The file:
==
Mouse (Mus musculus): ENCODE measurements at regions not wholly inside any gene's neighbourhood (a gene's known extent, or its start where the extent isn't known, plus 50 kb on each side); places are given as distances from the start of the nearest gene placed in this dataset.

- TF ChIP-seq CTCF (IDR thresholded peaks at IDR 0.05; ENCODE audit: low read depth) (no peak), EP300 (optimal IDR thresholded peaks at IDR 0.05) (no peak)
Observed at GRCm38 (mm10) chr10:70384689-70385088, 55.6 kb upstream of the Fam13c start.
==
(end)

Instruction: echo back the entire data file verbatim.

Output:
Mouse (Mus musculus): ENCODE measurements at regions not wholly inside any gene's neighbourhood (a gene's known extent, or its start where the extent isn't known, plus 50 kb on each side); places are given as distances from the start of the nearest gene placed in this dataset.

- TF ChIP-seq CTCF (IDR thresholded peaks at IDR 0.05; ENCODE audit: low read depth) (no peak), EP300 (optimal IDR thresholded peaks at IDR 0.05) (no peak)
Observed at GRCm38 (mm10) chr10:70384689-70385088, 55.6 kb upstream of the Fam13c start.